# What is the Confusion Matrix in Machine Learning? What are Type 1 and Type 2 Error?

Why do we need the confusion matrix? Well, if you don’t know then let me put it plainly for now. It is one of the techniques about how you can measure the performance of your model. By creating a confusion matrix, you can calculate recall, precision, f-measure, and accuracy as well. It is really simple to create a confusion matrix once you are done with your predictions.

# What is a confusion matrix?

A confusion matrix is one of the evaluation techniques for machine learning models in which you compare the results of all the predicted and actual values.

Let us consider a binary target variable consisting of 0s and 1s, where 1 resembles Positive or True case scenarios and 0 resembles negative or False case scenarios.

In the above example —

1. There are 5 instances when the actual value (y) is 1 and the predicted value (ŷ) is also 1. This is called a True Positive case where True means that values are the same (1 & 1) and Positive means that it is a true scenario.
2. There are 4 instances when the actual value (y) is 0 and the predicted value (ŷ) is also 0. This is called a True Negative case where True means that values are the same (0 & 0) and Negative means that it is a negative scenario.
3. There are 3 instances when the actual value (y) is 0 and the predicted value (ŷ) is 1. This is called a False Positive case where False means that the values are different (0 & 1) and Positive means that the predicted value is positive or 1.
4. There are 2 instances when the actual value (y) is 1 and the predicted value (ŷ) is 0. This is called a False Negative case where False means that the values are different (1 & 0) and Negative means that the predicted value is negative or 0.

In the example matrix, the values in green are correctly identified by the model and the values in red are wrongly identified by the model.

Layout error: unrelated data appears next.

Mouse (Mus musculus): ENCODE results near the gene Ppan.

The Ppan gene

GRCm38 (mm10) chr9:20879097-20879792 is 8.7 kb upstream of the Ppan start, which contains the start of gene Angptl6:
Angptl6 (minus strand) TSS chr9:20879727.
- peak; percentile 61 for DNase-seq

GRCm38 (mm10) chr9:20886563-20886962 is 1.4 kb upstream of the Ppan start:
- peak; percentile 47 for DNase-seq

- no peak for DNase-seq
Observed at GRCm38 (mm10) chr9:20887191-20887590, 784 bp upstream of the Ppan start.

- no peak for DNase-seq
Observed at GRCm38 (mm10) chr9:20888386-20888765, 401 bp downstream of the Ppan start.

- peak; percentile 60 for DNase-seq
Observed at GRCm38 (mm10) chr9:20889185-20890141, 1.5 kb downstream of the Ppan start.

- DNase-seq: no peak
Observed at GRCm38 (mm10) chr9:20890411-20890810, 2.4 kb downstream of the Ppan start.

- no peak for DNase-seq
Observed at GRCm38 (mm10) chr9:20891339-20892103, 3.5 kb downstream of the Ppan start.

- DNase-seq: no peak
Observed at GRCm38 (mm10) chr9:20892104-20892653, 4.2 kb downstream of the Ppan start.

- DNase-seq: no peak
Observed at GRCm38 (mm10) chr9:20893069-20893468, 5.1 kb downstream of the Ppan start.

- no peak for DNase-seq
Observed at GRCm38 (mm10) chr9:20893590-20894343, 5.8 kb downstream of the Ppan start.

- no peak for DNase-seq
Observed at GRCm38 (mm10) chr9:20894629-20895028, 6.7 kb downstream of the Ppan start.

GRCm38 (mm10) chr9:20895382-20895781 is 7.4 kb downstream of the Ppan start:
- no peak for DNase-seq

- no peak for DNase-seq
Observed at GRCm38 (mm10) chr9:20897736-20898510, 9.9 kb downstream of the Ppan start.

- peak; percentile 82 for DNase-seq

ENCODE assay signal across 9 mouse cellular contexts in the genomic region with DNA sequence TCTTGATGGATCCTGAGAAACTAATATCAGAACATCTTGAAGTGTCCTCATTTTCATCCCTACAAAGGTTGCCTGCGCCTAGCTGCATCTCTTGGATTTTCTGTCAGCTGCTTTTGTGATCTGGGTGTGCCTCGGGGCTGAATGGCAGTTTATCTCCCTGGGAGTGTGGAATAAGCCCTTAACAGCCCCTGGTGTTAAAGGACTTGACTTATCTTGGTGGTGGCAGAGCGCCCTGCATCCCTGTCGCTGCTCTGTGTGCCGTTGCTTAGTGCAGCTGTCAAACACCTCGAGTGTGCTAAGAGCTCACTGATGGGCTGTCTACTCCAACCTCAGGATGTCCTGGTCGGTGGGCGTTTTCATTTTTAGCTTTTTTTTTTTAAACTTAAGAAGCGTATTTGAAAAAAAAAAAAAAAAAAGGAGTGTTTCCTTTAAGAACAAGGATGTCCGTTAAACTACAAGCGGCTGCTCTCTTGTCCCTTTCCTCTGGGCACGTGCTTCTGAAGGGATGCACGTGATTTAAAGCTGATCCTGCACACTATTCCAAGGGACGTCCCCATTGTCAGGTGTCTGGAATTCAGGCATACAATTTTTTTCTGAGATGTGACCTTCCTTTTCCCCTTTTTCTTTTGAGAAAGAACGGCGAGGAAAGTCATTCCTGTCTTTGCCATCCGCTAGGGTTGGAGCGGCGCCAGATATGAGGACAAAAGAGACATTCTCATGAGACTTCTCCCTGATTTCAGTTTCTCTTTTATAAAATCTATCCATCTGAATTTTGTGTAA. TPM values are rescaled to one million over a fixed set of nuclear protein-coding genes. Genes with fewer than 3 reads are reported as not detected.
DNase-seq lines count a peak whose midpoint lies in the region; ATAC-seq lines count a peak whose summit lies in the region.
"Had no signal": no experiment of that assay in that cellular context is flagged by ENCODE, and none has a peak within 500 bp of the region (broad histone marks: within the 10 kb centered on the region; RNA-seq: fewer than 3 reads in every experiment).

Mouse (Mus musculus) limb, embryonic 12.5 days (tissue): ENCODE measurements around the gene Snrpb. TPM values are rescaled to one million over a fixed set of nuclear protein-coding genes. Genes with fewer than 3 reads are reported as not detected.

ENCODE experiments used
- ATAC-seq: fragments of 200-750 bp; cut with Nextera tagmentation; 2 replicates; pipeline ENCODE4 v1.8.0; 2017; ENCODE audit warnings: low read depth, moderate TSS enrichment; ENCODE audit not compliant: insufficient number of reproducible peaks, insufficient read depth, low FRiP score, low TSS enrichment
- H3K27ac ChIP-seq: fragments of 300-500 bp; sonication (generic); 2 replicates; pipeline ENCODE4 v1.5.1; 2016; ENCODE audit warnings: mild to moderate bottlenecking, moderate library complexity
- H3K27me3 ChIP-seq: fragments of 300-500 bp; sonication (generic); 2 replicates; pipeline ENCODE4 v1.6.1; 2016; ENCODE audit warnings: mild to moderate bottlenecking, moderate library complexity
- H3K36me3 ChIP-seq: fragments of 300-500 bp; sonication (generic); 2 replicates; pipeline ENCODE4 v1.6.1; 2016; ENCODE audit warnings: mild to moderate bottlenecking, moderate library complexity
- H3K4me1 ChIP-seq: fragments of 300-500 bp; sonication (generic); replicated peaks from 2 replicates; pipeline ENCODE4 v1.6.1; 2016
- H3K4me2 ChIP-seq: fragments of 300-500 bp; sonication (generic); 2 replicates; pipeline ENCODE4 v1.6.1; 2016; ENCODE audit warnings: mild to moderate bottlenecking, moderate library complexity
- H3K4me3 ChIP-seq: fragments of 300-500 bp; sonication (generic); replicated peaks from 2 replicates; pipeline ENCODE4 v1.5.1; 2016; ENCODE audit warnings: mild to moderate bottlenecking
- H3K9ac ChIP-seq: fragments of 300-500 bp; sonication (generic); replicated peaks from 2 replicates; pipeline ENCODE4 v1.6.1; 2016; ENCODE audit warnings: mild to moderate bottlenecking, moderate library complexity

# Type 1 Error and Type 2 Error

• Type 1 Error arises when the predicted value is positive while it is actually negative (False Positive).
eg. If your device predicts that it will rain today but in reality, it did not rain today.
• Type 2 Error arises when the predicted value is negative while it is actually positive (False Negative).
eg. If your device predicts that it will not rain today but in reality, it did rain today.

Note — In the above two examples for type 1 and type 2 errors, we have considered raining to be a positive case.

# Complete summary of the confusion matrix

In the below example for the covid19 test, the four cases can summarize in the following way —

— True Positive —

The covid test is positive and the patient is suffering from covid19.

— True Negative —

The covid test is negative and the patient is not suffering from covid19.

— False Positive —

The covid test is positive but the patient is not suffering from covid19.

— False Negative —

The covid test is negative but the patient is suffering from covid19.

From the above four cases, the fourth case i.e. False Negative (Type 2 error) is dangerous as it can cause the life of the patient due to an error in the test. So, generally, False Negative cases are considered to be more dangerous than False Positive but in a few applications like software testing, False Positive cases (Type 2 error) are tried to be minimized.

In the next post, we will cover how we can calculate the accuracy, precision, recall, f-measure from a confusion matrix, and what does this value signifies.